'.....The imposition of Sharia Law in Syria and in vast tracts of the world represents a challenge to Western democracies and human rights.
So does the nature of Global Jihad and militant Islam. Our secular society in which we have in the last two centuries, enjoyed religious toleration and increasing religious co-existence is under significant threat but we seem to be sleepwalking into this danger.
While we overlook and fail to understand the religious dimension to these terrible atrocities, and the imperative of harnessing thoughtful and moderate religious leaders from all traditions, we will utterly fail to end the persecution and the unspeakable violence.
We in the West, who enjoy so many freedoms and liberties, need to ask ourselves some tough questions about the disproportionate nature of the causes which we so readily embrace whilst ignoring the systematic violent ideology of an Islamist “Final Solution” directed at the Christian minorities.
Hundreds of parliamentary hours can be spent asserting the rights of foxes or on discussing rights associated with our life- styles but when it comes to the killing of children and students, or the torching of their homes and places of worship, or the destruction of centuries old culture, our political classes have taken Trappist vows. This stems from a misplaced belief that their silence about radical Islamist groups represents “tolerance”. In reality it stems from fear and indifference.
Ultimately, parliamentarians are only as good as the people who elect them – so their electorates are also partly to blame for not organising themselves in the way in which pressure groups do. If political leaders have been indifferent, where here are the western churches?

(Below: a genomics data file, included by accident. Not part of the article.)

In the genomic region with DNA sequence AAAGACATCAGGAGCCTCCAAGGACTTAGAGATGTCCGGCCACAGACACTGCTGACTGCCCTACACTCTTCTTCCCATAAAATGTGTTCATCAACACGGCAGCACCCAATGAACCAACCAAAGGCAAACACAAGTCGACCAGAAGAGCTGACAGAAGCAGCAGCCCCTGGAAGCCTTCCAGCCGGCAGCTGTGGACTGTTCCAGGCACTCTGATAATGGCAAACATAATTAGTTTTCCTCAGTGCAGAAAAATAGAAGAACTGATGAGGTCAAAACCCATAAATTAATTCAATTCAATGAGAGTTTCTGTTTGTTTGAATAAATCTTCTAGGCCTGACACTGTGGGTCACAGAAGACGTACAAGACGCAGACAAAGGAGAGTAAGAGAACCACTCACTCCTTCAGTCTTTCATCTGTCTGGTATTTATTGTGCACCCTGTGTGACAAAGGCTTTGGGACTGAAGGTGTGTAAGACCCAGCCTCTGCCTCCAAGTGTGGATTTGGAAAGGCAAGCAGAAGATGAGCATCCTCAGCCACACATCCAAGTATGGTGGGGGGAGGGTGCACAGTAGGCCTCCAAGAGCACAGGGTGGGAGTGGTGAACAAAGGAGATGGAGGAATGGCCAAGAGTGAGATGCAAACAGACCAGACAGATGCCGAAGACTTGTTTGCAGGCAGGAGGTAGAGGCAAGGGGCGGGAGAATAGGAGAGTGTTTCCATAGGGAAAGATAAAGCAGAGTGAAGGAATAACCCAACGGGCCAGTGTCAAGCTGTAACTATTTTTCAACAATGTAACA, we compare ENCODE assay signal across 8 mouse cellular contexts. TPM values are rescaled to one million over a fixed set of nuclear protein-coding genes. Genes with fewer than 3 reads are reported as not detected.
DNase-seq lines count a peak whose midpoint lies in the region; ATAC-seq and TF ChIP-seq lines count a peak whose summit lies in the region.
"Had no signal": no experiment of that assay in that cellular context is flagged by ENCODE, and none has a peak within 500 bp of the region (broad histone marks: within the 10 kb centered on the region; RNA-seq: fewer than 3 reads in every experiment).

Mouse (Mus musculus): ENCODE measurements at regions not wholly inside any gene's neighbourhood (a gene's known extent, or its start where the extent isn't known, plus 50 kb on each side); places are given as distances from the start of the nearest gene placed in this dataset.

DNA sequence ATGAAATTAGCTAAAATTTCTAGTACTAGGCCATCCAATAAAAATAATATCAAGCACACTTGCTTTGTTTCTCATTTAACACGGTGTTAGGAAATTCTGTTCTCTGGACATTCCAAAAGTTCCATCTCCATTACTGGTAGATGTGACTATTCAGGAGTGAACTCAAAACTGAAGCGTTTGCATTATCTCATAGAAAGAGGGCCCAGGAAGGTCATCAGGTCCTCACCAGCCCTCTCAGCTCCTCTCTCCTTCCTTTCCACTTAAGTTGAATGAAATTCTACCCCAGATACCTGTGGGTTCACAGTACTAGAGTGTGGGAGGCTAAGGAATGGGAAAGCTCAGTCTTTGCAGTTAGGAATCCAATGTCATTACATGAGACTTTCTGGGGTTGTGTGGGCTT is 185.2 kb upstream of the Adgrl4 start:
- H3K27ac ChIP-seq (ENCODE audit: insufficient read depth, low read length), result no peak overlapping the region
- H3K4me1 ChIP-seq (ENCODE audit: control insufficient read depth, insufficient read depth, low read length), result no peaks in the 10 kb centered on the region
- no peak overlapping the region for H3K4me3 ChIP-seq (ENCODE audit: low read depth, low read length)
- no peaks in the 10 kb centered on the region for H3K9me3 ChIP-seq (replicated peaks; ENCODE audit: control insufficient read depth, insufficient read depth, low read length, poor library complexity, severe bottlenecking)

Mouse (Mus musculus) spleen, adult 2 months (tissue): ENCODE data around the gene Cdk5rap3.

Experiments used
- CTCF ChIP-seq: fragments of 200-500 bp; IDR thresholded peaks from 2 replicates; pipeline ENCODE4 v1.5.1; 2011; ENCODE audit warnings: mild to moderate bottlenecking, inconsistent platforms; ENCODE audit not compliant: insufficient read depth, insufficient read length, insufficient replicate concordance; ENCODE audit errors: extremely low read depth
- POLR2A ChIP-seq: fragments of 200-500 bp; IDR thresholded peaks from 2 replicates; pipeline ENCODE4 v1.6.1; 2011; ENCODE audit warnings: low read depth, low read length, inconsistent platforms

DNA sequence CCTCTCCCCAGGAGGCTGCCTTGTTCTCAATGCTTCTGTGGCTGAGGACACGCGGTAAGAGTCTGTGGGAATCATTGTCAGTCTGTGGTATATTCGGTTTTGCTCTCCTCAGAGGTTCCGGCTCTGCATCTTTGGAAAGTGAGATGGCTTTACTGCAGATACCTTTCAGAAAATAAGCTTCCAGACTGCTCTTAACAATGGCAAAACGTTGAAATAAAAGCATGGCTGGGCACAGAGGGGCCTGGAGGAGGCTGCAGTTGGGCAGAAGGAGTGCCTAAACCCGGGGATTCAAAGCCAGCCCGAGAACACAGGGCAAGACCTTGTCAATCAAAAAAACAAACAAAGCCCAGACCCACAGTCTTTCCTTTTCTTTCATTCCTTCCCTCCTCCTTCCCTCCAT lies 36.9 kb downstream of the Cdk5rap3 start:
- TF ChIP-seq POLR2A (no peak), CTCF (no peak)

Secular society has got its priorities wrong but so have western churches which too easily become intoxicated with their own introspective navel-gazing.
If I was sitting in the rubble of a Syrian or Egyptian church, or in a gulag in North Korea, or had just seen my home destroyed or, even worse, my loved ones killed, I would think that our endless self absorbed debates, which often mirror the rights-driven agenda of the secular world, are self indulgence of a high order.
If, in the face of evil deeds, secularists and Christians need to weigh up their silence and priorities, so do our Muslim brothers.
Muslims, who have often settled in our democracies, need to be much braver in breaking the conspiracy of silence and in identifying with those who suffer – among whom are many Muslim victims of visceral hatred motivated by persecution for being the wrong kind of Muslims.
Never forget that many of these families came to Europe to escape the intolerance of countries like Pakistan – where a young Muslim girl can be shot for wanting an education or its Catholic Minister for Minorities, Shahbaz Bhatti, can be assassinated for preaching co-existence.
Many of our European Muslims are good, law-abiding people, who want the same things for themselves and for their families as the rest of us. They are not, as some foolishly and wrongly caricature them, an enemy within. But if they remain silent it will increasingly be seen as acquiescence. It will, however, require real courage to speak out against forces which have no respect for difference or diversity, or for life itself.
As he began the slaughter of Jews, gypsies, homosexuals, people with disabilities and many others, Adolph Hitler famously remarked “who now remembers the Armenians?”. Will our generation similarly ask the question “who now remembers the Christian minorities of the Middle East and North Africa?” Or will we ask the other famous question associated with the failure to speak out for the victims of the Reich “who will be left to speak for me?”.... '
Thursday, 10 April 2014
More on the global war against Christians
From The Catholic Herald, this is an excerpt from an address given on Tuesday by Lord Alton of Liverpool (the former M.P. David Alton) at a Vigil for Syria in London held at the Jesuit Church of the Immaculate Conception, Farm Street.
Read it all hereThe speech should be sent to every member of Parliament in Britain ....